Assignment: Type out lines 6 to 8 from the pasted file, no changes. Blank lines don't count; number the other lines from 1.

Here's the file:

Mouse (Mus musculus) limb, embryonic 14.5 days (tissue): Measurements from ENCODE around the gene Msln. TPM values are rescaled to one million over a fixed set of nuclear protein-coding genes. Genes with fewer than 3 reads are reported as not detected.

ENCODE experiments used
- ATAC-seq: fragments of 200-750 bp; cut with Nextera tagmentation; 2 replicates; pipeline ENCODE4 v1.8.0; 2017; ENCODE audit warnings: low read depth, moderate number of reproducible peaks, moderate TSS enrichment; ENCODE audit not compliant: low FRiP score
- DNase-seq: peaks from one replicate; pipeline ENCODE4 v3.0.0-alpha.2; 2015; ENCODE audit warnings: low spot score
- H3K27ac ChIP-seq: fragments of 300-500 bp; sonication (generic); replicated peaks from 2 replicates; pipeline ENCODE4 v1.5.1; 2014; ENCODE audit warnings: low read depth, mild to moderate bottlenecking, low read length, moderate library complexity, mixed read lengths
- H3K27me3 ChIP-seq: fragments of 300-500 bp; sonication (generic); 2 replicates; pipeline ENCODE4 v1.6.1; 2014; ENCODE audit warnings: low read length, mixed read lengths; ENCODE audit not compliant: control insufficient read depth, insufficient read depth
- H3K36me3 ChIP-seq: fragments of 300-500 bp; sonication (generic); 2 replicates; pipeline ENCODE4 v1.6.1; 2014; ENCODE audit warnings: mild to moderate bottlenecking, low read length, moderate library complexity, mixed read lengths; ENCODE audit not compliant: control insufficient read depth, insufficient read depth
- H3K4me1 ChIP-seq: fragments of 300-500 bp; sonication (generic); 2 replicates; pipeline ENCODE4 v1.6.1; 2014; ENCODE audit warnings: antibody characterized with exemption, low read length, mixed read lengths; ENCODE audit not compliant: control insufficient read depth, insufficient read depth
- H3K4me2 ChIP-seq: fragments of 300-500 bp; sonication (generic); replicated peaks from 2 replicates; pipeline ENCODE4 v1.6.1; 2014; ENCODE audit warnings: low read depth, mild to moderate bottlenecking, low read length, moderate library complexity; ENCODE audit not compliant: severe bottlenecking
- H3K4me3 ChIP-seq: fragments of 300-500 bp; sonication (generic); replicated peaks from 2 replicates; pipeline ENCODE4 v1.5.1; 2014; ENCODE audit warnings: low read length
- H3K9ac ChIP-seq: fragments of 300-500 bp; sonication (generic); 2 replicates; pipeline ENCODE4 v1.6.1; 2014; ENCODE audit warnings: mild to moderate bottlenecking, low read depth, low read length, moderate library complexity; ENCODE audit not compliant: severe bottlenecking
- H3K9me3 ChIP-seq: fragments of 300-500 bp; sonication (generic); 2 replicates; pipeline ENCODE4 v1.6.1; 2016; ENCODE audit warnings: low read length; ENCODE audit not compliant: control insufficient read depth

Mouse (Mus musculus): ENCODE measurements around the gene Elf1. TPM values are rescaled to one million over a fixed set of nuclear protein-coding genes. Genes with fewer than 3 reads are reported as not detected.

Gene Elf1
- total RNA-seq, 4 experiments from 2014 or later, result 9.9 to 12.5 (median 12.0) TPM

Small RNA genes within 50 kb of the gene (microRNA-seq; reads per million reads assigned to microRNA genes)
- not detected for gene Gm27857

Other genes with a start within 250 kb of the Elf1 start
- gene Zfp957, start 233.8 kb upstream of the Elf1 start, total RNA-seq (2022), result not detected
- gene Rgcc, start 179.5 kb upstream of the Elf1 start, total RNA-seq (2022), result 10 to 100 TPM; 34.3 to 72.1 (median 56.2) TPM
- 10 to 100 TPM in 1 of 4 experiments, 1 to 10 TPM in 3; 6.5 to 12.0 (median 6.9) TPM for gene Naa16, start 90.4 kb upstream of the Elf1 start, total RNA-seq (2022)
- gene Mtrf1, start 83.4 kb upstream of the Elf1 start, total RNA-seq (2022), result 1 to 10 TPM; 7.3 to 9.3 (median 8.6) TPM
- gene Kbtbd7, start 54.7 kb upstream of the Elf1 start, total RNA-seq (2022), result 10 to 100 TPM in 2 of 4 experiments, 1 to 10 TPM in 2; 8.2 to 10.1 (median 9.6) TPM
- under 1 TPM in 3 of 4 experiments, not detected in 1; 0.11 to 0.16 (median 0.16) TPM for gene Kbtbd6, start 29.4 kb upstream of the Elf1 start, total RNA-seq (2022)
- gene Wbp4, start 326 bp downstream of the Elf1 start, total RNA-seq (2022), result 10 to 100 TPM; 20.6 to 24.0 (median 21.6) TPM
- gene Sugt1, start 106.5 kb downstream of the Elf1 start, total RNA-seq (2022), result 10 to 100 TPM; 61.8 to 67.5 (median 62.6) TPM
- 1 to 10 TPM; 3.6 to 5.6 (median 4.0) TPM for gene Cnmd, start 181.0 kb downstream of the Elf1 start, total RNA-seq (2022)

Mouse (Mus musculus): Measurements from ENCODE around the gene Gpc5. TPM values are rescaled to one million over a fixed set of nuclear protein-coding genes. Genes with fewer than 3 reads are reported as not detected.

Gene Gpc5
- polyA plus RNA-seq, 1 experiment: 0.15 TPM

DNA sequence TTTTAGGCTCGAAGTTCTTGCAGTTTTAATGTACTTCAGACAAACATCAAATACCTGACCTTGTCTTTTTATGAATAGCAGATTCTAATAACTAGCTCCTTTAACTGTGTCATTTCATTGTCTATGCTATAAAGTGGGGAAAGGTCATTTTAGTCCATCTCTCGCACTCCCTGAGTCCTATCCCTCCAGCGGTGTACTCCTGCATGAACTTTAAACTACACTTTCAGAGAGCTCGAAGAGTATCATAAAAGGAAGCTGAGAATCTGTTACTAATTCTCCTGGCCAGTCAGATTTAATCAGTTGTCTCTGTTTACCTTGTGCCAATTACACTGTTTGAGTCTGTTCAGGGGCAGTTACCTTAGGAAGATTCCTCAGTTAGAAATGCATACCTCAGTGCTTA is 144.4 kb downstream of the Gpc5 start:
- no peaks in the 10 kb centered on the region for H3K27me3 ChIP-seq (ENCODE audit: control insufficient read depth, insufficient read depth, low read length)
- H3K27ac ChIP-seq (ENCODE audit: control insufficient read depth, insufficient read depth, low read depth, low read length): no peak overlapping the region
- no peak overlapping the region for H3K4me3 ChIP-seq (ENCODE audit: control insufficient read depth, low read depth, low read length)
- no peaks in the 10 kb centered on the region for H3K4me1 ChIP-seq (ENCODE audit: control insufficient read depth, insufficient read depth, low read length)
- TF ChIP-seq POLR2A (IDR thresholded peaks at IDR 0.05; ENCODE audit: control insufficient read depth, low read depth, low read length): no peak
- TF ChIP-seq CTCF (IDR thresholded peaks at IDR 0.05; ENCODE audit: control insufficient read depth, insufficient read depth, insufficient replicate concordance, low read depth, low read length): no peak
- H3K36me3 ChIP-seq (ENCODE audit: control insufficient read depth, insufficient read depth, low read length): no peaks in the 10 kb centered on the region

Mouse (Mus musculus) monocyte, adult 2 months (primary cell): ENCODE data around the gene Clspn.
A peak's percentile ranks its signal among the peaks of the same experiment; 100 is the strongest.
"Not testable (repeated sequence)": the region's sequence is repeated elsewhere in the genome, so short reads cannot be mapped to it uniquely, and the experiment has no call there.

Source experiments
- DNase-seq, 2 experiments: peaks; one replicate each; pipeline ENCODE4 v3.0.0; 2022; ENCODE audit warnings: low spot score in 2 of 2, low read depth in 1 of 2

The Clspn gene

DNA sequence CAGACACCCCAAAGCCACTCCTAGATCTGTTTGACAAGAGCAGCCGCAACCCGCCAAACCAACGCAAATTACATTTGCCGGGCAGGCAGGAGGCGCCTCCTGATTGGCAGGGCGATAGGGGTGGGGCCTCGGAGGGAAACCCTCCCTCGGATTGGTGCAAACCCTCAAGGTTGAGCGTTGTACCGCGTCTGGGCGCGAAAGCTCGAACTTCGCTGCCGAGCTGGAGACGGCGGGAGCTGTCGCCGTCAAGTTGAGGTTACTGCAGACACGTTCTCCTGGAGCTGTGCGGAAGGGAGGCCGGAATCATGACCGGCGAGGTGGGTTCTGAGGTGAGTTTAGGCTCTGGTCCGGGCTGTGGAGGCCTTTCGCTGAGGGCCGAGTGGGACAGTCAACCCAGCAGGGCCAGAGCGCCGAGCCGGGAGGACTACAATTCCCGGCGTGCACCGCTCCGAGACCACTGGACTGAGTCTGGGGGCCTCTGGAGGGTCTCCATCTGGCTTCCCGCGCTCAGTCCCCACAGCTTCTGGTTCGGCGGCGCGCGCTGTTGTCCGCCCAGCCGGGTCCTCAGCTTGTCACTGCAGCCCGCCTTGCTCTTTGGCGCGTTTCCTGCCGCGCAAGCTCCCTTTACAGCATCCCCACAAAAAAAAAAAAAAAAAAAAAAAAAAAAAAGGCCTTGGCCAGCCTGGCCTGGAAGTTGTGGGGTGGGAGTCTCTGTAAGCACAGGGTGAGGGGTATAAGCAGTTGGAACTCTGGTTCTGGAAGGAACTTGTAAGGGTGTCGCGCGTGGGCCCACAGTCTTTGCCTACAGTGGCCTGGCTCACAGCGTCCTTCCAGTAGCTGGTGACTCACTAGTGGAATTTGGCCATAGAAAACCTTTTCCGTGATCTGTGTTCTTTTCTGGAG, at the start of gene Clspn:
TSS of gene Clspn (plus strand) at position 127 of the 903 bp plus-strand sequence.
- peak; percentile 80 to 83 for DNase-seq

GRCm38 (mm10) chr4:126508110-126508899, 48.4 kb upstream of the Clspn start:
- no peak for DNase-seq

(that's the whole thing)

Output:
- H3K27me3 ChIP-seq: fragments of 300-500 bp; sonication (generic); 2 replicates; pipeline ENCODE4 v1.6.1; 2014; ENCODE audit warnings: low read length, mixed read lengths; ENCODE audit not compliant: control insufficient read depth, insufficient read depth
- H3K36me3 ChIP-seq: fragments of 300-500 bp; sonication (generic); 2 replicates; pipeline ENCODE4 v1.6.1; 2014; ENCODE audit warnings: mild to moderate bottlenecking, low read length, moderate library complexity, mixed read lengths; ENCODE audit not compliant: control insufficient read depth, insufficient read depth
- H3K4me1 ChIP-seq: fragments of 300-500 bp; sonication (generic); 2 replicates; pipeline ENCODE4 v1.6.1; 2014; ENCODE audit warnings: antibody characterized with exemption, low read length, mixed read lengths; ENCODE audit not compliant: control insufficient read depth, insufficient read depth